Our perception of space as a vast expanse of emptiness is changing, especially the region near to our planet. With several satellites currently in orbit around the earth, accompanied by the remnants of even a larger number of inactive ones, space is gradually becoming a global junkyard.
Orbital debris has become a major problem for space-faring nations. Scientists estimate that there are tens of millions of pieces in orbit, including more than 17,000 bigger than a grapefruit. (See: The great junkyard in outer space)
The danger of this debris was brought perilously close yesterday as a dangerous chunk of debris bore down on the $100-billion International Space Station (ISS) forcing the three-member crew comprising of Commander Michael Fincke, Flight Engineer Yury Lonchakov, and Flight Engineer Sandra Magnu to take temporary refuge in the attached Soyuz capsule lifeboat.
If the 5-inch piece of a spent rocket motor were to hit when the crew were in the main part of the space station, they would have had only 10 minutes of safety, mission NASA control told them. A hole in the space station could mean loss of air, loss of pressure and eventual loss of life.
The crew moved so fast that they may have left their instruction manual on the other side of a closed hatch. Inside the Soyuz, they waited for 10 minutes, ready to flee to Earth if the worst happened. On the ground, space debris experts fretted.
"We were watching it with bated breath," NASA space debris scientist Mark Matney said. "We didn't know what was going to happen." Matney, who has been with NASA since 1992, said it was the closest call he could remember.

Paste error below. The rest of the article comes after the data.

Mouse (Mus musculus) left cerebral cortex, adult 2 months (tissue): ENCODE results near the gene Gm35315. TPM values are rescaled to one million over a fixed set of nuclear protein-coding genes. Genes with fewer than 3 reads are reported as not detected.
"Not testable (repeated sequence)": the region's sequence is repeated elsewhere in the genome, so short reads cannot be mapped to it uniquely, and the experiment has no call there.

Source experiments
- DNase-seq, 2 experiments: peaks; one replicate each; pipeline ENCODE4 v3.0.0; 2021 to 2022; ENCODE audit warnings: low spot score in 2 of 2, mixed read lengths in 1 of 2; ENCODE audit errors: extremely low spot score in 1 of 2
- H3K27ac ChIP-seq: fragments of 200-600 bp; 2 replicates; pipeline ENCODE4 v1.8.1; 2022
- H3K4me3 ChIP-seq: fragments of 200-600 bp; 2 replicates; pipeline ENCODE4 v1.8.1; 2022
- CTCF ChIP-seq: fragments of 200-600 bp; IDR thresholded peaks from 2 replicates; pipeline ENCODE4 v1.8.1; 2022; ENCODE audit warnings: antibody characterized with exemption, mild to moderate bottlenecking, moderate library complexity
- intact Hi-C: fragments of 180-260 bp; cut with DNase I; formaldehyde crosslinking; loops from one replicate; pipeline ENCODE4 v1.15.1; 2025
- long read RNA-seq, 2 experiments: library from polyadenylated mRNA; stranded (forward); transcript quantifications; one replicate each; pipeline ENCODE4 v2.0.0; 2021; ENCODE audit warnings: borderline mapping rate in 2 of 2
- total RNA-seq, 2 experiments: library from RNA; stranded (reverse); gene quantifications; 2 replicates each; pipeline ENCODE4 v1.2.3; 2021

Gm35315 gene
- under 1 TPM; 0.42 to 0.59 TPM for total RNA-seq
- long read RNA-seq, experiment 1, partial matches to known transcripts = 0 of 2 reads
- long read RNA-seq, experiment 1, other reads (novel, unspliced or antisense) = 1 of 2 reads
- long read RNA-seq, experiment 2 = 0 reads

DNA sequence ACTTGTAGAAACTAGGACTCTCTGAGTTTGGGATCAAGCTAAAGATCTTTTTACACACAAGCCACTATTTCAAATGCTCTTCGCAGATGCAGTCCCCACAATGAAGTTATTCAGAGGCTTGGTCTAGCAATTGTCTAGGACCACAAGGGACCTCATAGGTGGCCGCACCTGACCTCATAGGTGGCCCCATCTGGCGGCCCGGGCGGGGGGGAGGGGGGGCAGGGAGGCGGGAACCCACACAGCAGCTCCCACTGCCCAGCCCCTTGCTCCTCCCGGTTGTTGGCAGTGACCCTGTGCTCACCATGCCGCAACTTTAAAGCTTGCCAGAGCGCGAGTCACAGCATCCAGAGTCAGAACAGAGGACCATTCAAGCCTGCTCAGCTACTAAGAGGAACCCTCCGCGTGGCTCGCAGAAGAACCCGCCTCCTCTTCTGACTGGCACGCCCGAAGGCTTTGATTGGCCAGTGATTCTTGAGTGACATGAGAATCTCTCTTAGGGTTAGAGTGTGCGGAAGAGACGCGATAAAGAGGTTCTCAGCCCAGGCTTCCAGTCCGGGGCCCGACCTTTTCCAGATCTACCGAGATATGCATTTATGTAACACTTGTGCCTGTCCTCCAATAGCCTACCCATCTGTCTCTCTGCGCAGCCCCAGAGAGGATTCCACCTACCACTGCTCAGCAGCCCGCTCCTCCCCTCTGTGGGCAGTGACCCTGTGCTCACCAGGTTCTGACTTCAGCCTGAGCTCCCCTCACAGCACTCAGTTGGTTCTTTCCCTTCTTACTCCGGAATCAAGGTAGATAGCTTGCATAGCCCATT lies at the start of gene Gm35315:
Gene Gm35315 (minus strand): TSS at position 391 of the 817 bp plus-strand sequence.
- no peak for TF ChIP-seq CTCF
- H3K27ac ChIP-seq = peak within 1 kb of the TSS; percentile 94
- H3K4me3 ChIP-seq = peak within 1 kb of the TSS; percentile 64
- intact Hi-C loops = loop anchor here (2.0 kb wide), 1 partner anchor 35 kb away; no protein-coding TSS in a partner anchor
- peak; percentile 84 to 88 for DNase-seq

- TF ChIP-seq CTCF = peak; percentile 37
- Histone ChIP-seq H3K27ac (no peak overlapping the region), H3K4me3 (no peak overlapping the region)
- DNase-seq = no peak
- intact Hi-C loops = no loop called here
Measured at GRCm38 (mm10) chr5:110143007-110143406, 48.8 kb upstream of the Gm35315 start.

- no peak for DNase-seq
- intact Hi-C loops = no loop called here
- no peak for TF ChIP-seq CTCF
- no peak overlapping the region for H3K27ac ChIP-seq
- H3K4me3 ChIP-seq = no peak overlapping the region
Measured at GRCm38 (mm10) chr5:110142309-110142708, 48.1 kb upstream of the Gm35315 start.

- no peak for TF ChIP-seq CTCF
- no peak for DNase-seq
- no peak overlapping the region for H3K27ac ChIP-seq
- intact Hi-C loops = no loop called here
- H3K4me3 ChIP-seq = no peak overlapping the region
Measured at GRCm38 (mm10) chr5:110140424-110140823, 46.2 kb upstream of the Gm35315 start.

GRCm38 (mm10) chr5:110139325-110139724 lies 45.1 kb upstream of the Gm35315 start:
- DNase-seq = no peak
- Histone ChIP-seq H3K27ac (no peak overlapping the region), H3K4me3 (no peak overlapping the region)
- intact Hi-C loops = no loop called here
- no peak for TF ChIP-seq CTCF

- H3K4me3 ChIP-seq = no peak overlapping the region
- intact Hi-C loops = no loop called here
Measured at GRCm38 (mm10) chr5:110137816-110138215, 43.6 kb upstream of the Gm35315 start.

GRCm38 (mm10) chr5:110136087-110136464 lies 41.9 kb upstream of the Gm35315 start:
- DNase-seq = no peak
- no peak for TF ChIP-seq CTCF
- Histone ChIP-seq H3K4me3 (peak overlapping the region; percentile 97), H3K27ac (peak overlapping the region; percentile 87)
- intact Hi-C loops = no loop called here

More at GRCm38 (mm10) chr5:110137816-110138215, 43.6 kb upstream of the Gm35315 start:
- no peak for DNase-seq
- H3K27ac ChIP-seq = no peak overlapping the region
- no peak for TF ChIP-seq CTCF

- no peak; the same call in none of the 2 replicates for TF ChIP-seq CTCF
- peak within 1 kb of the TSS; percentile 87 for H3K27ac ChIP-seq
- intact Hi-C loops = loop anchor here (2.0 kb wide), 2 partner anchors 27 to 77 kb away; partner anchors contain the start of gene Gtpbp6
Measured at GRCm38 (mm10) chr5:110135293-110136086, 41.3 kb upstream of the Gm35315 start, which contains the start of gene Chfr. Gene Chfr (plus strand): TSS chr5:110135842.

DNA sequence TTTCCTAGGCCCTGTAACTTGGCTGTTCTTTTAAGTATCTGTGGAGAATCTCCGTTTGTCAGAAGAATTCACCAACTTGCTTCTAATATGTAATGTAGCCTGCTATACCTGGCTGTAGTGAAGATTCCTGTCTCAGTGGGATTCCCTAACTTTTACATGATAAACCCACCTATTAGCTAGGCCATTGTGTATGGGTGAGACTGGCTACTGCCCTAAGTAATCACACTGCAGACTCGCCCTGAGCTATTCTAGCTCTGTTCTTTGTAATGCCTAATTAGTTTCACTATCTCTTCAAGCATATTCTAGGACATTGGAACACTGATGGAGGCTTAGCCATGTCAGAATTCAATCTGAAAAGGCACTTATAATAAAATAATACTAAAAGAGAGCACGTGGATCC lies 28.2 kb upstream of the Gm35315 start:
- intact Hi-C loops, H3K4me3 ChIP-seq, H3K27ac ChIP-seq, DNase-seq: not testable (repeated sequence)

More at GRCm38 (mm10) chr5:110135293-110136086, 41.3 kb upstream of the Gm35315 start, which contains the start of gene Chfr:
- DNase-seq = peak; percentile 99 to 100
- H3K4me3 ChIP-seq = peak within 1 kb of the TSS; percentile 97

The debris missed. Engineers still don't even know by how much and may never get a good figure. It could have been a few hundred feet or a couple miles. Ten minutes later, with the danger over, the crew returned to the space station.
Soyuz has been used for shelter at least five times in the past, NASA spokesman Josh Byerly said. And the crew may have to use it again soon because this orbiting hazard could return. "It's still crossing the station orbit, so there's a probability that it could threaten the station in the future," said Gene Stansbery, programme manager for NASA's orbital debris office in Houston.
NASA officials said that the piece of space junk came from an upper-stage rocket that helped launch a US military global positioning satellite in 1993. They described it as a "portion of a spent satellite motor."
Stansbery added that NASA had so little warning that the space junk was approaching because it moves in an unusual orbit, ranging from 89 miles above Earth to almost 2,500 miles. Each time it whips through the fringes of Earth's atmosphere, it slows somewhat, making it hard to track.
The trash is even worse in the orbit of the Hubble Space Telescope. The February satellite crash increased the risk of junk hitting the space shuttle when it repairs Hubble. NASA is still calculating whether it's safe enough to do the repairs later this year.
Smaller space debris often falls into lower orbit and eventually burns up as it returns to Earth. But David Wright, a physicist with the Union of Concerned Scientists, said, "some of the big things will be up there for centuries and those are the ones that can really wreak havoc."
The problems of space junk hit world headlines earlier this year when a working communications satellite collided with a defunct Russian satellite, destroying both of them. (See: Space crash destroys Iridium-owned satellite)